People with a high level of HIV genetic diversity in their plasma were 2.7 times more likely to have an AIDS diagnosis. Those with high rates of diversity in their CSF had similar (2.4 times) increases in rates of AIDS diagnoses. People with high rates of HIV genetic diversity in plasma or CSF or both also had nearly 2 times the amount of neuropsychological impairment.


This study suggests that a higher level of HIV genetic diversity is associated with an increased risk of both AIDS and neuropsychological impairment. Greater HIV genetic diversity has been associated with both longer length of time living with HIV and inversely with time on ART in other studies. These findings suggest that measuring HIV genetic diversity and strategies to reduce it might prove valuable in both predicting and intervening in neuropsychological impairment among people living with HIV.

Taken together, these studies present a sobering picture of the effects of HIV on brain function and structure. As people with HIV live longer, such effects become more important and research leading to a better understand of how to predict and affect HIV's impact on the brain become more crucial.

Investigator affiliations:

Abstract 54: Univ of California, San Francisco, CA; Univ of Hawaii, Honolulu, HI; Huntington Medical Research Inst, Pasadena, CA; South East Asia Research Collaboration with Hawaii and Thai Red Cross AIDS Research Ctr, Bangkok, Thailand; U.S. Military HIV Research Program, Walter Reed Army Inst of Research, Rockville, MD; Chulalongkorn Univ, Bangkok, Thailand; U.S. Armed Forces Research Inst of Medical Science, Bangkok, Thailand; HIVNAT Research Collaboration, Bangkok, Thailand.
Abstract 55: Northwestern Univ, Chicago, IL; NorthShore Univ Hosp, Evanston, IL; Children's Memorial Hosp, Chicago, IL.

Abstract 56: Tufts Univ School of Medicine, Boston, MA; Indiana Univ School of Medicine, Indianapolis, IN; Univ of Rochester School of Medicine, Rochester, NY; Univ of California, San Diego, CA; Univ of California, Los Angeles, CA; Univ of Colorado Denver, CO; Los Angeles Biomed Research Inst at Harbor-UCLA Medical Ctr, Torrance, CA; Brown Univ, Providence, RI.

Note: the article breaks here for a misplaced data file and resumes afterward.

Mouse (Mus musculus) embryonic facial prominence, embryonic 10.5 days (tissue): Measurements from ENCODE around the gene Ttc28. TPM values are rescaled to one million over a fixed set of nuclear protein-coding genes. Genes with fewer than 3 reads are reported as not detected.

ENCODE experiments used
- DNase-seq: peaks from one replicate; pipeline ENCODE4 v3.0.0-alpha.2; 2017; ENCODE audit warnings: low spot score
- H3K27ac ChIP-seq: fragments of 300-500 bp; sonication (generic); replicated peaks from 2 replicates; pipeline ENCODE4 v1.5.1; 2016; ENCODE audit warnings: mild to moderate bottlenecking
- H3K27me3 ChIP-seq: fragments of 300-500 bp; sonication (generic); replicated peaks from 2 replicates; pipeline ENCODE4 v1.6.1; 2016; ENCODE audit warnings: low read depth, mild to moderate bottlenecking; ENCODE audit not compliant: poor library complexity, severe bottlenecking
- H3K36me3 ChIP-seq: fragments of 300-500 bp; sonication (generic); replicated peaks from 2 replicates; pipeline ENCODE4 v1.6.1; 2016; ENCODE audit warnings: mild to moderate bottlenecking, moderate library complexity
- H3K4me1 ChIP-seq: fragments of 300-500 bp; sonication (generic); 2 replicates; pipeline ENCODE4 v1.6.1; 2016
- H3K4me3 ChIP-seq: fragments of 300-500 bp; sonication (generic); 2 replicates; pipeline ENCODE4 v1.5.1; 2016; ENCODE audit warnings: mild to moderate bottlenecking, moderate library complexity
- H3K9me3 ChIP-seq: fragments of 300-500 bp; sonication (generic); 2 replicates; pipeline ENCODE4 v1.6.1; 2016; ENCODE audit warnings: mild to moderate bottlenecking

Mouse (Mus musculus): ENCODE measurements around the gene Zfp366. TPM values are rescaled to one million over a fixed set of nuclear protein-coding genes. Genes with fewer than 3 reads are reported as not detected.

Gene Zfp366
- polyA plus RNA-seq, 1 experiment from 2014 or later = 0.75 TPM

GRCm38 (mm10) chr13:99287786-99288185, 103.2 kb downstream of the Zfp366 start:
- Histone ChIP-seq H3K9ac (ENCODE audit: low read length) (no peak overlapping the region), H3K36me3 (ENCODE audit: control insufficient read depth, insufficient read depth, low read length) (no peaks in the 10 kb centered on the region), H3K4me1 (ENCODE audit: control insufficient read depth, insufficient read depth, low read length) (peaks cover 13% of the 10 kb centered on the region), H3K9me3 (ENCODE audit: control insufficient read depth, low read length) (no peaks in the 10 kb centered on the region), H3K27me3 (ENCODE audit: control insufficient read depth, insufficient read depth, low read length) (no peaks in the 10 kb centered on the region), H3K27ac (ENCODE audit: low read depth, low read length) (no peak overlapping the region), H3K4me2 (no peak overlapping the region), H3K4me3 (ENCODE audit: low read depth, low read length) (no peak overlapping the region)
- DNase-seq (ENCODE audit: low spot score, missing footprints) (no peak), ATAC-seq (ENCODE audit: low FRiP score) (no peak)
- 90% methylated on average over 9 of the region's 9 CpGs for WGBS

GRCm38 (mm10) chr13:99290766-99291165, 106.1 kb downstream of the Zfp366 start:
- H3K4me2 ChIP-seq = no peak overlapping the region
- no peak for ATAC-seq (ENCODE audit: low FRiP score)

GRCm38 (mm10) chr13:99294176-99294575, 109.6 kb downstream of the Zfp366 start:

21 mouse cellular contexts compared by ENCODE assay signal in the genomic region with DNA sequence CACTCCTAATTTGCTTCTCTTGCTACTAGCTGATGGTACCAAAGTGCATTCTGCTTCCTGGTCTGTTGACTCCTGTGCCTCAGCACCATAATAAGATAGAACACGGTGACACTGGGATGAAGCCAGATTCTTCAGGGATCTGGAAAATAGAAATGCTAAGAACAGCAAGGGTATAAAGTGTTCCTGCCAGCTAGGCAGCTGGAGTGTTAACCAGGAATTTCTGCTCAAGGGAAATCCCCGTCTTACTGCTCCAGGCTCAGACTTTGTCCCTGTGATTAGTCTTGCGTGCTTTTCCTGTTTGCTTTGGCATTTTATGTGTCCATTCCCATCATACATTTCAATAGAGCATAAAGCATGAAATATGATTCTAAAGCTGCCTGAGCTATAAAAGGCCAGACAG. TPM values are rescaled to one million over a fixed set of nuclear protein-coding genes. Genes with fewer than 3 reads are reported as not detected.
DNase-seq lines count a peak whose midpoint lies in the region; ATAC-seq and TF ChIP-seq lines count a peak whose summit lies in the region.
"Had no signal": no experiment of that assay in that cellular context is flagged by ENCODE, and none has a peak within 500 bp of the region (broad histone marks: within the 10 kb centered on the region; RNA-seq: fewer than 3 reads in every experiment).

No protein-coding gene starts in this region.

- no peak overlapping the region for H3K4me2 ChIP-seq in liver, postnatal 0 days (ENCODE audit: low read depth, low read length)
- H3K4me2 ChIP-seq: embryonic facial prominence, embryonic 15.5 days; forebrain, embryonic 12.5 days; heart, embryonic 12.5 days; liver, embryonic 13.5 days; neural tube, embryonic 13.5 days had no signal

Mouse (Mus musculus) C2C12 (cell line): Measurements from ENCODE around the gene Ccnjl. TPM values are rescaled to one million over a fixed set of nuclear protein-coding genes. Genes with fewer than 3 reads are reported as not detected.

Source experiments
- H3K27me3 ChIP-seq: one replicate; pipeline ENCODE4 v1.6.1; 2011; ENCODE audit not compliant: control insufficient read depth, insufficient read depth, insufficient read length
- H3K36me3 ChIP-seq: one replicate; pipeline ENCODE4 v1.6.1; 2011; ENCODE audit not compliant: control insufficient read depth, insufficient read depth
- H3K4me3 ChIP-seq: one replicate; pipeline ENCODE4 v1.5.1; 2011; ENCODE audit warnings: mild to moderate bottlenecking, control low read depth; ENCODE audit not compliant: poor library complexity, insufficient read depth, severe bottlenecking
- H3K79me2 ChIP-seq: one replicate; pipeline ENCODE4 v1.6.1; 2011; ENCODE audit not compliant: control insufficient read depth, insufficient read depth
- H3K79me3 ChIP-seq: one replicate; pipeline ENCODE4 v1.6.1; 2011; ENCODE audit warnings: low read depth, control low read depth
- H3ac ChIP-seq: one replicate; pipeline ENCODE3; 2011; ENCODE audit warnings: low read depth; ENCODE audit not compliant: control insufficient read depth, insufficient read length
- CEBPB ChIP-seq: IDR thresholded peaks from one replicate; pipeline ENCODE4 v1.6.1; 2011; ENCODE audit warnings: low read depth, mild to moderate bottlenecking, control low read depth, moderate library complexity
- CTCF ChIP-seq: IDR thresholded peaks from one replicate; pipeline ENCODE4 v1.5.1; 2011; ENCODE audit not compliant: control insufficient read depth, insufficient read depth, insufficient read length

Abstract 57: Univ of California, San Diego, CA; Univ of California, San Francisco, CA; San Francisco VAMC, San Francisco, CA; VA San Diego Healthcare System, San Diego, CA.

3/29/11

References

V Valcour, N Sailasuta, T Chalermchai, et al. HIV Brain Viral and Inflammatory Signature during Acute Infection. 18th Conference on Retroviruses and Opportunistic Infections (CROI 2011). Boston. February 27-March 2, 2011. Abstract 54.

A Rangin, Y Wu, H Du, et al. Injury to the Brain Is Evident Early in HIV Infection. 18th Conference on Retroviruses and Opportunistic Infections (CROI 2011). Boston. February 27-March 2, 2011. Abstract 55LB.

B Navia, J Harezlak, G Schifitto, et al. A Longitudinal Study of Neurological Injury in HIV-infected Subjects on Stable ART: The HIV Neuroimaging Consortium Cohort Study. 18th Conference on Retroviruses and Opportunistic Infections (CROI 2011). Boston. February 27-March 2, 2011. Abstract 56.

G Hightower, J Wong, S Letendre, et al. Higher HIV-1 Genetic Diversity Is Associated with AIDS and Neuropsychological Impairment. 18th Conference on Retroviruses and Opportunistic Infections (CROI 2011). Boston. February 27-March 2, 2011. Abstract 57.